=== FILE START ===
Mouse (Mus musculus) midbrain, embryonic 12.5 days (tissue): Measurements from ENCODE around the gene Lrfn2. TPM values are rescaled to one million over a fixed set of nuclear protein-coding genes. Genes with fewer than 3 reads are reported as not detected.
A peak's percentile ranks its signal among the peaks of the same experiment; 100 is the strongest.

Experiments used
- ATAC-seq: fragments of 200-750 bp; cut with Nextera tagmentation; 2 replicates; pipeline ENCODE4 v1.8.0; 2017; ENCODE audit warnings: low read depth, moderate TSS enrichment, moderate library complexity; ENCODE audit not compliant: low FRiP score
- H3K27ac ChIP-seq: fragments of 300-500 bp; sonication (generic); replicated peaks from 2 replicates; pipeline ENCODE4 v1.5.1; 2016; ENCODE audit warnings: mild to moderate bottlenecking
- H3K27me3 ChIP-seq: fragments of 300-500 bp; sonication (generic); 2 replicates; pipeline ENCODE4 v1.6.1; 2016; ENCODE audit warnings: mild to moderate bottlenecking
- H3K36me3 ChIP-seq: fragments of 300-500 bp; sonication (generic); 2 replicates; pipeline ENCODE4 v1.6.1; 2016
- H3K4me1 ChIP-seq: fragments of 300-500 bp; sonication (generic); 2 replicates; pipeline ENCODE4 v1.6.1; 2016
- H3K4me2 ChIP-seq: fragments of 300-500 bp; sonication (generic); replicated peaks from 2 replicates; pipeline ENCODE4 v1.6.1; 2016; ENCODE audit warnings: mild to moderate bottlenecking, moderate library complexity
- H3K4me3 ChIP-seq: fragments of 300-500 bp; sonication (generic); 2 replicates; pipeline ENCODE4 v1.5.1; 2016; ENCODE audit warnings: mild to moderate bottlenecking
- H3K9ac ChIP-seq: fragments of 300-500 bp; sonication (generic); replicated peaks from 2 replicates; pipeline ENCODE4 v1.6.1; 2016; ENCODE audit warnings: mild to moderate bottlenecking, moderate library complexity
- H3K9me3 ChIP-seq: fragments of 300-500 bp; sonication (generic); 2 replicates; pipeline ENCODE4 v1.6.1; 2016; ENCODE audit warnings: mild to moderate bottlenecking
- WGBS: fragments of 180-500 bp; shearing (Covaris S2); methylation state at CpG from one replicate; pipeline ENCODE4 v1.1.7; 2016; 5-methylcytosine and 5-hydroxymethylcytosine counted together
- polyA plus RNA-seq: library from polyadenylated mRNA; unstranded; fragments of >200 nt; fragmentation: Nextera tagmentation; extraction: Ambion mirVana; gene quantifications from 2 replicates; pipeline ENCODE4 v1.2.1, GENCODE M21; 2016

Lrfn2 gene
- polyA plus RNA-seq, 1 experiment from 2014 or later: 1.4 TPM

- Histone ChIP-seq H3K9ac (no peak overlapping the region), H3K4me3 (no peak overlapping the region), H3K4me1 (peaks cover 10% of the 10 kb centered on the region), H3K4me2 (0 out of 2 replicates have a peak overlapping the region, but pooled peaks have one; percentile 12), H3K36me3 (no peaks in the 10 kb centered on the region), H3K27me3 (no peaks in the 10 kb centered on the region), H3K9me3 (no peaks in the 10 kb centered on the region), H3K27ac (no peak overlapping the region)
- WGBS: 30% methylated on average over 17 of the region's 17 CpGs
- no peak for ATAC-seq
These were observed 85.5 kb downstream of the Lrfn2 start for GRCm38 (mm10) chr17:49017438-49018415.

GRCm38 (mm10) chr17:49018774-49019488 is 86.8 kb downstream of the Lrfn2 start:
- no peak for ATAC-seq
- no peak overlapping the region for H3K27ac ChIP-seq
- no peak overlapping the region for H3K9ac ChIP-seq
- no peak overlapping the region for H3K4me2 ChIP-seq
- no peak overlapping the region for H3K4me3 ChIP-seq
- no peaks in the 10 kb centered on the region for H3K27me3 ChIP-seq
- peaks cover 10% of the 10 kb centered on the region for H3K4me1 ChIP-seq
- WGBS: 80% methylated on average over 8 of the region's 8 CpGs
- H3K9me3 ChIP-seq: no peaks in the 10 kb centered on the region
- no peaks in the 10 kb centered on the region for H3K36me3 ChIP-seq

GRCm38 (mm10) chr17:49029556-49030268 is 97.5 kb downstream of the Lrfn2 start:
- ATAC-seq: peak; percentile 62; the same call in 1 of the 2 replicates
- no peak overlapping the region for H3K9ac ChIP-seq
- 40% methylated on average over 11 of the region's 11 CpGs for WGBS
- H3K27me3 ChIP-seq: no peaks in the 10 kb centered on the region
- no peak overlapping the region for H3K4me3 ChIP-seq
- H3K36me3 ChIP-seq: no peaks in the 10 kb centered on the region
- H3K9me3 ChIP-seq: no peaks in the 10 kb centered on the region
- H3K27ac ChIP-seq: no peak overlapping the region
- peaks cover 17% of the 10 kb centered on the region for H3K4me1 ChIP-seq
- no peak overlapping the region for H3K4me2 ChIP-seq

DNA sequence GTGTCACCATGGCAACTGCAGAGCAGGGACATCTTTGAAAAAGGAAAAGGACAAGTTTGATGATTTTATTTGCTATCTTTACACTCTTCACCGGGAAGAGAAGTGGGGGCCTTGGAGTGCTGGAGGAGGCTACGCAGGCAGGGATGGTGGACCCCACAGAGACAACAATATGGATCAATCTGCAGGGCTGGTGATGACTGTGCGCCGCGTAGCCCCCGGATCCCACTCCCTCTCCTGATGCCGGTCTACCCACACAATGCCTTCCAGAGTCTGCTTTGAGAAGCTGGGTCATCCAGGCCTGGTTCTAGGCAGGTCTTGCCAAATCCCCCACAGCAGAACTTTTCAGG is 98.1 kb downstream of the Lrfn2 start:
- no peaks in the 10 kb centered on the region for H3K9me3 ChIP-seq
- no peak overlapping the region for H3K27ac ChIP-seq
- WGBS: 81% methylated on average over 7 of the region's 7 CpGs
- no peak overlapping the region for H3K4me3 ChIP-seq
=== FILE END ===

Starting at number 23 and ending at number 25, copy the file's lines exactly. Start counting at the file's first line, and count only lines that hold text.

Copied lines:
- no peak overlapping the region for H3K27ac ChIP-seq
- no peak overlapping the region for H3K9ac ChIP-seq
- no peak overlapping the region for H3K4me2 ChIP-seq